As shown in the following article, the current defence-industrial climate allows relatively cheap upgrades to existing SAM systems to proliferate rapidly and vastly complicate the SEAD/DEAD mission against what we might think are "pushover" targets - thanks to the Soviets and their export policies to prop up the Communist bloc, a great many of these exist in the Third World.

    - http://www.ausairpower.net/APA-Legacy-SAM-Upgrades.html

    The greatest weakness of parachute infantry is its means of insertion. Their capabilities once on the ground become relevant only after they have been landed and have rallied and reorganized. Even in their current state as Light Infantry at the end of a pretty bad logistics tail, dropping them in numbers into favourable terrain (well, adjacent to, since favourable terrain constitutes a shit drop zone) would allow them to fight acceptably well. The only scenario coming to mind is to paralyze a LoC, for instance putting a Bn+ into the Pripyet Marshes to paralyze the roads leading out of it. To do so however requires the destruction or suppression of an enormous swath of modern air defences to considerable depth.

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    Replies
    1. You don't seem to take into account that airborne troops in inter-state warfare are also important as ultra-quick theatre reserves, to be dropped into friendly terrain to save the day during a local crisis.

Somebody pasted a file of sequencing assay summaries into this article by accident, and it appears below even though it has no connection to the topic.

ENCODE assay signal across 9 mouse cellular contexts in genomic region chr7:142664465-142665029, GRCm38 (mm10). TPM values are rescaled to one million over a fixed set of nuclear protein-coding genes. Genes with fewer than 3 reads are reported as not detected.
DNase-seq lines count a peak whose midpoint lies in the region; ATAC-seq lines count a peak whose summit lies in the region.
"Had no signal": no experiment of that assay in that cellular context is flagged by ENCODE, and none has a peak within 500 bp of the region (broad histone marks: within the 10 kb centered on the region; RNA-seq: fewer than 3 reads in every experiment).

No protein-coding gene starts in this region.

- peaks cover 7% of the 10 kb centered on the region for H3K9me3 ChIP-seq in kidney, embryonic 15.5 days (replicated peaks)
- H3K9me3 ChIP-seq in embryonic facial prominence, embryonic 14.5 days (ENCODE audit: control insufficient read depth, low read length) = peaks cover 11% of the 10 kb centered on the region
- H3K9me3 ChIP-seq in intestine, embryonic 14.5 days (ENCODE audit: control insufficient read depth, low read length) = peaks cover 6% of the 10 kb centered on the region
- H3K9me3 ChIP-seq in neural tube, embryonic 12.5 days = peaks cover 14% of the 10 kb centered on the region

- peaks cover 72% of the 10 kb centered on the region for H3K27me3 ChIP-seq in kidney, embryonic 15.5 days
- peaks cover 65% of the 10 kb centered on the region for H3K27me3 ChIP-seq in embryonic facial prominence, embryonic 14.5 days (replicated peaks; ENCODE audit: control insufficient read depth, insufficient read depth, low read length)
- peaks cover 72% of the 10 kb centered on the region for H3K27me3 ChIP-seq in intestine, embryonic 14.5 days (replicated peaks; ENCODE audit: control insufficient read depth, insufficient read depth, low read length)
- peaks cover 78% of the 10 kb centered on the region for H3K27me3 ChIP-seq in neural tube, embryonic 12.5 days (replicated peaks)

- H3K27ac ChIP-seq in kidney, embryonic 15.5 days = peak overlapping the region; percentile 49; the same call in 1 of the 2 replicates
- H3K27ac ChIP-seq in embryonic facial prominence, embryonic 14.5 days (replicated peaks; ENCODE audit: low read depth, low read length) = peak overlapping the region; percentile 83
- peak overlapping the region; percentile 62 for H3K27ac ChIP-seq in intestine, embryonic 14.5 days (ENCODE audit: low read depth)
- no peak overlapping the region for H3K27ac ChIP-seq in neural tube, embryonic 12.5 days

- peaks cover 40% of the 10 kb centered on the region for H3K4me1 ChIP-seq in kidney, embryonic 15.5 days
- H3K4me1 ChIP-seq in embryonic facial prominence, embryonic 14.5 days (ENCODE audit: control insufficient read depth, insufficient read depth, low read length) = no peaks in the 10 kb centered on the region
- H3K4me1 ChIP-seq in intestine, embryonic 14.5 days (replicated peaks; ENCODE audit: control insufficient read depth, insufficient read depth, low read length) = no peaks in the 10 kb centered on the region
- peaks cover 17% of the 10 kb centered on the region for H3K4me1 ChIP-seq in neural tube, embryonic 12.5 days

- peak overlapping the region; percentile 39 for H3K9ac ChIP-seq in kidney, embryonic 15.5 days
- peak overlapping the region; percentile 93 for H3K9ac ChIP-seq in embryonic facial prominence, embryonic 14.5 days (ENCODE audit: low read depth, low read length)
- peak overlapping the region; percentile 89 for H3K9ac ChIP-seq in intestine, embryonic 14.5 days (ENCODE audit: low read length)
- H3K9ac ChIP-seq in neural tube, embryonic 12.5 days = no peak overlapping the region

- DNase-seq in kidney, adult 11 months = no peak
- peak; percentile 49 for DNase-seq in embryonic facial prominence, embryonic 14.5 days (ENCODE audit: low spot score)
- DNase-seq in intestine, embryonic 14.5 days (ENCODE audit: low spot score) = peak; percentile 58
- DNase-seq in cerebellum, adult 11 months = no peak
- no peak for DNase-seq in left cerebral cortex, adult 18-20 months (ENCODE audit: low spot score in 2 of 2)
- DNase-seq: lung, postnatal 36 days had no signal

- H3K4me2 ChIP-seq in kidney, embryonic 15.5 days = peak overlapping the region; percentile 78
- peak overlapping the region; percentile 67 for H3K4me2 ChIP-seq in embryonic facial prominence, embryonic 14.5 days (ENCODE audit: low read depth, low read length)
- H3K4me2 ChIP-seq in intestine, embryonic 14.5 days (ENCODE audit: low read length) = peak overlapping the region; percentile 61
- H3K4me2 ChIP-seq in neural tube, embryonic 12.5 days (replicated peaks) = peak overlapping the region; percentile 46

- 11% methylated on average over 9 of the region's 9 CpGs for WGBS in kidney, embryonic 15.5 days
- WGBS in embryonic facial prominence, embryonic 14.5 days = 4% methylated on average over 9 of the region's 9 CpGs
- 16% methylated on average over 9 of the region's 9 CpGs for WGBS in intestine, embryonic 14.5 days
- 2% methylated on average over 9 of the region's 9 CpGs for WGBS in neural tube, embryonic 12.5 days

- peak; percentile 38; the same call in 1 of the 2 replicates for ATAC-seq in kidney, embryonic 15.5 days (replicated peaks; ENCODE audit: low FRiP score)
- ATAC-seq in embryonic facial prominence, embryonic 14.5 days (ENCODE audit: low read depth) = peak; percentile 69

Huge drops are much more likely with this scenario than in a scenario including a drop into hostile terrain.
      SAMs - even area SAMs - are thus likely a lesser concern than CAPs.

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    2. If S-300 or S-400 series weapons are pushed up, they can reach considerably into our tactical/operational depth and shit on mass air drops. They would then be vulnerable to artillery fires, but it is a risk nonetheless.

      I had not taken into account the role ABN units can play as "card in the sleeve" theater reserves, no. Since such a role is defensive, they need more organic antiaircraft and antitank firepower - that said, they need that anyways.

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  2. Another objection raises itself:
    - If resupply is to be onto the gun line directly, how long does he intend to keep these weapons active? Firing and moving will be a absolutely mandatory task and not all gun positions will be amicable to resupply in this fashion. They will need to be resupplied in this fashion, because the units on the ground will not have sufficient motor capacity to move ammunition under their own power, unless we motorise or mechanize the airborne forces.

    An interesting question the author put forward: Why have gliders become extinct? They are not significantly more vulnerable than the transport aircraft, and are certainly not more vulnerable than the parachutists themselves once they jump. Drone technology allows for the potential of unmanned large cargo delivery in this fashion. If the air situation permits the deployment of parachutists at all, it would presumably also permit the deployment of gliders.

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    Replies
    1. "Why have gliders become extinct?"

      They already had their comeback in HAHO and steered cargo chutes.

      One example
      http://www.cassidian.com/en_US/web/guest/cassidian-s-ram-air-cargo-parachute-system-paralander-receives-operational-certification

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    2. Most excellent, I had not heard of this.

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  3. RE: Gliders - this might be of interest. http://www.airpower.maxwell.af.mil/airchronicles/cc/torrisi.html

    Regards,

    Swimming Trunks

    ReplyDelete